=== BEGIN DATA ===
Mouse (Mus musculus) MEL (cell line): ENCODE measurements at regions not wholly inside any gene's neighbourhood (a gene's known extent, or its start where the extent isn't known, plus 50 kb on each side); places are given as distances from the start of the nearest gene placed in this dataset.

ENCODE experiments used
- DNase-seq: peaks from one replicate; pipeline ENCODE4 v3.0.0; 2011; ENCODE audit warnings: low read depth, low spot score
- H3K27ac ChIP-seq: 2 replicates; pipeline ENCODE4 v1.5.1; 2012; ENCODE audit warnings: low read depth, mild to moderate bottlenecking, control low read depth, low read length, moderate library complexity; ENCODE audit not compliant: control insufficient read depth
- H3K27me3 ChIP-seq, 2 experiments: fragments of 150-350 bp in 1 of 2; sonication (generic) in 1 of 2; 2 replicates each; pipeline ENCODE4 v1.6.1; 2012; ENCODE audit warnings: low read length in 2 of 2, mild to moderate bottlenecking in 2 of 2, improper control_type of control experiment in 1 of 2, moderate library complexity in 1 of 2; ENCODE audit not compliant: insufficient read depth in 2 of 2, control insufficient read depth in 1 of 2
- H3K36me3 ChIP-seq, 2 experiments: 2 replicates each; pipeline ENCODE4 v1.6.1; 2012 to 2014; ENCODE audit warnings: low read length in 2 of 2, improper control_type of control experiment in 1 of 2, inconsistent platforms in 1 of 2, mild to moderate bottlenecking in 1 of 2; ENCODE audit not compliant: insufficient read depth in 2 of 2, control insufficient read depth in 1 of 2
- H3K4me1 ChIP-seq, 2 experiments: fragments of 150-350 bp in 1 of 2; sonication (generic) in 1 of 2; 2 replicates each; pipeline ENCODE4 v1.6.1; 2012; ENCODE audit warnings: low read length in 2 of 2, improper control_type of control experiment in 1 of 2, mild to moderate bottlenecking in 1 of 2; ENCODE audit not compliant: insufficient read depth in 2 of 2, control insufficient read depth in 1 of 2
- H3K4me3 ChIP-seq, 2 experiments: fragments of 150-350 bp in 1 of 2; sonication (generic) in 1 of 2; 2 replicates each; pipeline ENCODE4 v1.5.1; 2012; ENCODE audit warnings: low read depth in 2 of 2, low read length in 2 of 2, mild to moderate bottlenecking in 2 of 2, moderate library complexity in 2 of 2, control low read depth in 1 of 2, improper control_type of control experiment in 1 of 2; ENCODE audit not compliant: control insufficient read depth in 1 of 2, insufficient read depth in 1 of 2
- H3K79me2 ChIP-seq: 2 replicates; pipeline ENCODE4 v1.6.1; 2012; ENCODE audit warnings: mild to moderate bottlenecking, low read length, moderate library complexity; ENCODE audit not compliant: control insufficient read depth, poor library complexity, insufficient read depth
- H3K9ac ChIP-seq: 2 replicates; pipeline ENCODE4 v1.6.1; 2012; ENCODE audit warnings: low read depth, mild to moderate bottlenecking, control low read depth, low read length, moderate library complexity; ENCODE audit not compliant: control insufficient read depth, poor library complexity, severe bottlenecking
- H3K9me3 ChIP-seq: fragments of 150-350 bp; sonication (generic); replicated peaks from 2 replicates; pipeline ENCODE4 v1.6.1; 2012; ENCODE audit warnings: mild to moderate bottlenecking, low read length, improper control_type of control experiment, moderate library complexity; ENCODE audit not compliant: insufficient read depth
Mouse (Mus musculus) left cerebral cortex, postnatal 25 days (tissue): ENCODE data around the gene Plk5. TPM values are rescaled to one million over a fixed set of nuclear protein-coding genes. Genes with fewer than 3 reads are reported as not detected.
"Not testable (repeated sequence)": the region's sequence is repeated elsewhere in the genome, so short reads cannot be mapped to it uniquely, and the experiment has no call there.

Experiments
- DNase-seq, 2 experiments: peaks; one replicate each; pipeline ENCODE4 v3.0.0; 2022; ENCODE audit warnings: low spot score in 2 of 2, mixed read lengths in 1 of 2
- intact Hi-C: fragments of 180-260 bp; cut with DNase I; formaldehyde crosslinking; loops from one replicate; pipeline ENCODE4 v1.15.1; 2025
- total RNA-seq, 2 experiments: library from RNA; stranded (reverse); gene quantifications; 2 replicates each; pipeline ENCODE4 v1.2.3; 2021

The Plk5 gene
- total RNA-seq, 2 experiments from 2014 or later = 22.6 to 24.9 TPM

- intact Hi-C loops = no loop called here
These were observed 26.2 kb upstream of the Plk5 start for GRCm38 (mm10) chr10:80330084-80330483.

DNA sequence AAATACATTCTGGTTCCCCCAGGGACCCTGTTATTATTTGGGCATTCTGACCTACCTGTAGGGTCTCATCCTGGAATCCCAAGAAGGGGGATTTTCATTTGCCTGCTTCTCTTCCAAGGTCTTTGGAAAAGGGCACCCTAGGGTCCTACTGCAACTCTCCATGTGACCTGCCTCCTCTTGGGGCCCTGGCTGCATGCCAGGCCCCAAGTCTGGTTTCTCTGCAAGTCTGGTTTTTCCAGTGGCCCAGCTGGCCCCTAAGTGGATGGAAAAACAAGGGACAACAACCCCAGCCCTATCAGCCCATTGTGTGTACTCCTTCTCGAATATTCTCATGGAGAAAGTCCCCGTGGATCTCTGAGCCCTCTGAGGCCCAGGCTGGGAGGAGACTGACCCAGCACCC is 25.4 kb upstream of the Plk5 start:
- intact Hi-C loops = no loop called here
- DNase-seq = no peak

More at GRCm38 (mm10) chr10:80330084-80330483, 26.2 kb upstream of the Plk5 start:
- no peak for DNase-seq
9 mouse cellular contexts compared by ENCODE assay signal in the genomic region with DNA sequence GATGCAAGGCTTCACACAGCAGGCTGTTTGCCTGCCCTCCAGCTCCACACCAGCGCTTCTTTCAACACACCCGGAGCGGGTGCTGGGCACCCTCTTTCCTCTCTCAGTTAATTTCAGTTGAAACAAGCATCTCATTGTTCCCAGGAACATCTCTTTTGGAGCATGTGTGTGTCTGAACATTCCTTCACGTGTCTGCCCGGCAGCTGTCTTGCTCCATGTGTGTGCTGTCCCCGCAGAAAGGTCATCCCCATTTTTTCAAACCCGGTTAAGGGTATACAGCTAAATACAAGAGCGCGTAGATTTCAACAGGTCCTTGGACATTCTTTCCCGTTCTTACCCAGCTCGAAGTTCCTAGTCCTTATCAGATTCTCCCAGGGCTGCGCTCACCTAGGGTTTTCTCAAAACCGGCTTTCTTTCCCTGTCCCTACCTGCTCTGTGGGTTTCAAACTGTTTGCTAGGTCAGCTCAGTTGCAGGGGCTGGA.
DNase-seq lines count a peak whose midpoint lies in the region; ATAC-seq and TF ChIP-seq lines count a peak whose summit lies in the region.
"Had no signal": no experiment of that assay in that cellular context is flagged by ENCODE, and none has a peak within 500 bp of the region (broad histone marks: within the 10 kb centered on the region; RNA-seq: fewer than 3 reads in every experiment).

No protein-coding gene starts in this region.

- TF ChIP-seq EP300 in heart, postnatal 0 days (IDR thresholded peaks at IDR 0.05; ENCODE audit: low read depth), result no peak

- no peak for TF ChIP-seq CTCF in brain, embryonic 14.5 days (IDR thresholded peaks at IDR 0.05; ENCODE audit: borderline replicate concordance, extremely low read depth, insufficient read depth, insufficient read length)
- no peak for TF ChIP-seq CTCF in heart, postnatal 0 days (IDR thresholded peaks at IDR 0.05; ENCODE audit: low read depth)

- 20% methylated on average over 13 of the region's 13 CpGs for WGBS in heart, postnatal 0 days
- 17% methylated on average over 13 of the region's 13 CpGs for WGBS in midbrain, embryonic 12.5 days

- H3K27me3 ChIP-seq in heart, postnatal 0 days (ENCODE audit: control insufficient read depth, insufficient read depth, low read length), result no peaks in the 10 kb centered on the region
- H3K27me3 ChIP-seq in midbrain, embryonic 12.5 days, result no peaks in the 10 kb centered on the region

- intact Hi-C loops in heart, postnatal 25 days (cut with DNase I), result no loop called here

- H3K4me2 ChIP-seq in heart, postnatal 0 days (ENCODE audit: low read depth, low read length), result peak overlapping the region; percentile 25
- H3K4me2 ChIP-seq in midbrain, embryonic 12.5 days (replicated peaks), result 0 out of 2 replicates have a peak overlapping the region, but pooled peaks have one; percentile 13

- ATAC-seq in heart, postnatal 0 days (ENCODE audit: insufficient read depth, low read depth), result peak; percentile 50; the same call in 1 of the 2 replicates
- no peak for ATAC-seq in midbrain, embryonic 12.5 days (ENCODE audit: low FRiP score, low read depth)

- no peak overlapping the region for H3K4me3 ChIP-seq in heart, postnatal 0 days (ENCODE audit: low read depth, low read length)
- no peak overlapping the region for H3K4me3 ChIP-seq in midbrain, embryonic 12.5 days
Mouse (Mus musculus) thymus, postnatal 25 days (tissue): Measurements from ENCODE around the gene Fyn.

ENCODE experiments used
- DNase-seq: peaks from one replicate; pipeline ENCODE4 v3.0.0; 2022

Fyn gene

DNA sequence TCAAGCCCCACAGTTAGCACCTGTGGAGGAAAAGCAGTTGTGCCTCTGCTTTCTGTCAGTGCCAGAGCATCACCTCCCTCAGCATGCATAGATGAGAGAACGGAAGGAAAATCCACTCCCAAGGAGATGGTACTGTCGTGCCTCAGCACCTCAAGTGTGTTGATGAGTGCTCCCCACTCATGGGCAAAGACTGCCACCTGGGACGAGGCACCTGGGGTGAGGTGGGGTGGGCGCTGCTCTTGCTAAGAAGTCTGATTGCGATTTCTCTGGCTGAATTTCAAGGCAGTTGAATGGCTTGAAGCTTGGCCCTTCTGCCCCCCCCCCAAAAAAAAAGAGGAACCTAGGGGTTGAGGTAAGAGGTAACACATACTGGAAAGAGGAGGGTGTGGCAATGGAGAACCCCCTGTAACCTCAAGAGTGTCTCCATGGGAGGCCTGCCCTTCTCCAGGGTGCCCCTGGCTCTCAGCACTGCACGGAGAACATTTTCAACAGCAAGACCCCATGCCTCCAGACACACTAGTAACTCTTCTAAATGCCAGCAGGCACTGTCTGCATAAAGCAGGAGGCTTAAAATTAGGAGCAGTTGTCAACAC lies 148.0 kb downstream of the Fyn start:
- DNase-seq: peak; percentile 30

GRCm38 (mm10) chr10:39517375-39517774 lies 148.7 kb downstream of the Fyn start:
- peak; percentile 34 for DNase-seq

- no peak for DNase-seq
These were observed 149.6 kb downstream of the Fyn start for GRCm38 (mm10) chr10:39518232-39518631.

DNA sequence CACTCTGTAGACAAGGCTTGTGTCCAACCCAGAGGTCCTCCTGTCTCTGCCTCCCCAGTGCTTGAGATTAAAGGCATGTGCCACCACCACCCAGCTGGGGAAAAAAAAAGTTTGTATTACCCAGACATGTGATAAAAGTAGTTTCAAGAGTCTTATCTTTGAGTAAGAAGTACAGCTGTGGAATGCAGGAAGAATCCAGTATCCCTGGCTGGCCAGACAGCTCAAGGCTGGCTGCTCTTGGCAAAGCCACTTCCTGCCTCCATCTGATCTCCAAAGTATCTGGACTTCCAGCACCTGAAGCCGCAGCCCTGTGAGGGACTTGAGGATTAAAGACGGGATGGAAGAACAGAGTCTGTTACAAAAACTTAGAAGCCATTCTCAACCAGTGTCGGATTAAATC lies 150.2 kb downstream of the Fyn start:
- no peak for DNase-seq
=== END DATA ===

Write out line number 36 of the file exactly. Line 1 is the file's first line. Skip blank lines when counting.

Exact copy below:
- H3K27me3 ChIP-seq in heart, postnatal 0 days (ENCODE audit: control insufficient read depth, insufficient read depth, low read length), result no peaks in the 10 kb centered on the region